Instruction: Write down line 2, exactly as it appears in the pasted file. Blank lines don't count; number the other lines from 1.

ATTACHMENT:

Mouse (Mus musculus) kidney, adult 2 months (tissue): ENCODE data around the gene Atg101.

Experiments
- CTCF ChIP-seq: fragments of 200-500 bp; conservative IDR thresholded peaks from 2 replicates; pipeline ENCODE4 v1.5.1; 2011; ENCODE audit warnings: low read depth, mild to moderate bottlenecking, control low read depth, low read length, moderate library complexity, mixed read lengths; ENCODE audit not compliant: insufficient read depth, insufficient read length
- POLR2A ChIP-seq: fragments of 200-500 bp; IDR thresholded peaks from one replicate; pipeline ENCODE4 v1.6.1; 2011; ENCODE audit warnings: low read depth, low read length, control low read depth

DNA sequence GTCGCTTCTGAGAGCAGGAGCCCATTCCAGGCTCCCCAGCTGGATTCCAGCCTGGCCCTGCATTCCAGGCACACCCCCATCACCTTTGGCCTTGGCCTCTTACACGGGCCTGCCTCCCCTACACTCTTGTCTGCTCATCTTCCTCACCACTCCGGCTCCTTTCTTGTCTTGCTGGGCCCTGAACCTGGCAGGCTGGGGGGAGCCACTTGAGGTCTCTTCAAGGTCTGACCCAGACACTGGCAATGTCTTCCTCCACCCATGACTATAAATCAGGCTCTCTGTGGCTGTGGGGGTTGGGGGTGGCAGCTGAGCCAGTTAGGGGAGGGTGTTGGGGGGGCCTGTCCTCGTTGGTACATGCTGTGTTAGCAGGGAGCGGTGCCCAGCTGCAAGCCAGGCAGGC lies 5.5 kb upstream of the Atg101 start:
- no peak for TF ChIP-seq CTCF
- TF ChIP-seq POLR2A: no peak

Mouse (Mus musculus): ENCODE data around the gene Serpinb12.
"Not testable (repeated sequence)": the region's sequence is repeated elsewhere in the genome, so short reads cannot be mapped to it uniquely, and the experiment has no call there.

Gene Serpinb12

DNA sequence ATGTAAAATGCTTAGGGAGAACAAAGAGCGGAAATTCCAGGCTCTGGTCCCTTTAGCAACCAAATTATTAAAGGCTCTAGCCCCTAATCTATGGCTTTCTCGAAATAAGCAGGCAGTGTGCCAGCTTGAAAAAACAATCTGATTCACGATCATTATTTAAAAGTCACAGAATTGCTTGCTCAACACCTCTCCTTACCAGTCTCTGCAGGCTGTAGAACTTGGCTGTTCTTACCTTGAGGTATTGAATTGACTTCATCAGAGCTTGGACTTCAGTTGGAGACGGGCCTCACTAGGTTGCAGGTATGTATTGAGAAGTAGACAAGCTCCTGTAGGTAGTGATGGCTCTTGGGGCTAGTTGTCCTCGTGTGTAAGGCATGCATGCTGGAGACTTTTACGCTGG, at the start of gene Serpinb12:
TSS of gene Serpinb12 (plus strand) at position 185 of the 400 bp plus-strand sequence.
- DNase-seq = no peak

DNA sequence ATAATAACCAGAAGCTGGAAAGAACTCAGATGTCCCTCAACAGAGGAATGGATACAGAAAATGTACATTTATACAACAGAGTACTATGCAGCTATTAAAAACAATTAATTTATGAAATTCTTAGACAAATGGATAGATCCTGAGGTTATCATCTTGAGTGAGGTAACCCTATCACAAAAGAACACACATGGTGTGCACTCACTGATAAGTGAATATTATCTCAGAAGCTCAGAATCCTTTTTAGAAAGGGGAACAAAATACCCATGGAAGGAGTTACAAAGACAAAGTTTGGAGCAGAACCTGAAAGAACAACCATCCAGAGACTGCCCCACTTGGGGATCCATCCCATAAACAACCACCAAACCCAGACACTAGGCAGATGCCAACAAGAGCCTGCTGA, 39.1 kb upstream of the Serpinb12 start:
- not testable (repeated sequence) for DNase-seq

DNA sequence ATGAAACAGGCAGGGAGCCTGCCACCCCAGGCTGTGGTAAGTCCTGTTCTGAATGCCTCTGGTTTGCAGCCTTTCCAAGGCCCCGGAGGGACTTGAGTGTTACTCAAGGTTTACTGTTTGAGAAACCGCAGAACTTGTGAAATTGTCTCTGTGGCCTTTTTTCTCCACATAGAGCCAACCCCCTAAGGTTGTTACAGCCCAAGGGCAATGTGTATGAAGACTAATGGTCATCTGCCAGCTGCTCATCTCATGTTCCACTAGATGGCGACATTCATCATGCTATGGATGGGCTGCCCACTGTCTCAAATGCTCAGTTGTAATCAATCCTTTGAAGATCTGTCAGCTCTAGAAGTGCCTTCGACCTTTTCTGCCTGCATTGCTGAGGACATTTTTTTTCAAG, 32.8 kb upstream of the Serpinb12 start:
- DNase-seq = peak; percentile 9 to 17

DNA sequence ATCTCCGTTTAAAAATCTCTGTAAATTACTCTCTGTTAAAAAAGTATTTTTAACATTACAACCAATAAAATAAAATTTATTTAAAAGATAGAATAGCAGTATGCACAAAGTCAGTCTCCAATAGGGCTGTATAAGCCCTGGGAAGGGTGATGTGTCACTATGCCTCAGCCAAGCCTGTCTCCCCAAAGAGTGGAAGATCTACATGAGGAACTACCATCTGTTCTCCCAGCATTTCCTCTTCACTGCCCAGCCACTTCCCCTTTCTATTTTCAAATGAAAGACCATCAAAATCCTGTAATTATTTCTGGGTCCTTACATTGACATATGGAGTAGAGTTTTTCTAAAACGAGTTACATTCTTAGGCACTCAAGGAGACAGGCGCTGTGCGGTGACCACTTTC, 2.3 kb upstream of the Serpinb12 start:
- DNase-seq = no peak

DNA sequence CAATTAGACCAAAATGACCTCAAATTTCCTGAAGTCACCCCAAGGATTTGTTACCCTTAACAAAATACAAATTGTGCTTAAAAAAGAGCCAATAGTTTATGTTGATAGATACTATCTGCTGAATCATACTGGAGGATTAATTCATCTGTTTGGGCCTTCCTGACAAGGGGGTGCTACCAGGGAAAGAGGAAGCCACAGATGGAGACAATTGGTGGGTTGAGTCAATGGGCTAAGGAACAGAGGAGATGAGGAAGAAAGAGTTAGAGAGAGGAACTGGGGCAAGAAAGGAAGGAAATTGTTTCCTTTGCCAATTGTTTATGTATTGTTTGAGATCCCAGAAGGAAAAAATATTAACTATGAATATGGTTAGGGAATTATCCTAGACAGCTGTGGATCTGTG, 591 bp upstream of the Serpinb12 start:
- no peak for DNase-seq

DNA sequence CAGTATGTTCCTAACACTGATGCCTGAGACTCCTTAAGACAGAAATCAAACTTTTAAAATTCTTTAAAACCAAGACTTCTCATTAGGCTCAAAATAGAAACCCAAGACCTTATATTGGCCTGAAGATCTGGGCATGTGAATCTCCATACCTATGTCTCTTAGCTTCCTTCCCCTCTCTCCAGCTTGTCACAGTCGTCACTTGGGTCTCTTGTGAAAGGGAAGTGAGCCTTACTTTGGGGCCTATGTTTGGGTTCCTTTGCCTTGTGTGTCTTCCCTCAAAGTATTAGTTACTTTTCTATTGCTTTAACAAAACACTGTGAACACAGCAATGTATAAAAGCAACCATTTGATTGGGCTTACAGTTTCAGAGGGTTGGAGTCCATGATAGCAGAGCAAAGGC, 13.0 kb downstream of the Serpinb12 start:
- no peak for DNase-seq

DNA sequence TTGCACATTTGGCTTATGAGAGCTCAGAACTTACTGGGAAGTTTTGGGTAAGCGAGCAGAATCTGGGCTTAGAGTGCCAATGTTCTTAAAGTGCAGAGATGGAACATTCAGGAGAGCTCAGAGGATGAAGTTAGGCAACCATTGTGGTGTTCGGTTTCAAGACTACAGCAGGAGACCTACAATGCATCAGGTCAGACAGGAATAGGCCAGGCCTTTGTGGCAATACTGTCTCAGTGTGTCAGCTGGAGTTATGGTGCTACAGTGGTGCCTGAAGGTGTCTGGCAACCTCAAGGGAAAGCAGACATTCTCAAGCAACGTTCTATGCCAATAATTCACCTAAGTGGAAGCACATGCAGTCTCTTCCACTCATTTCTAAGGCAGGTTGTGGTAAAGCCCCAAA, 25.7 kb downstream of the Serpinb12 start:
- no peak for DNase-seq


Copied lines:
Experiments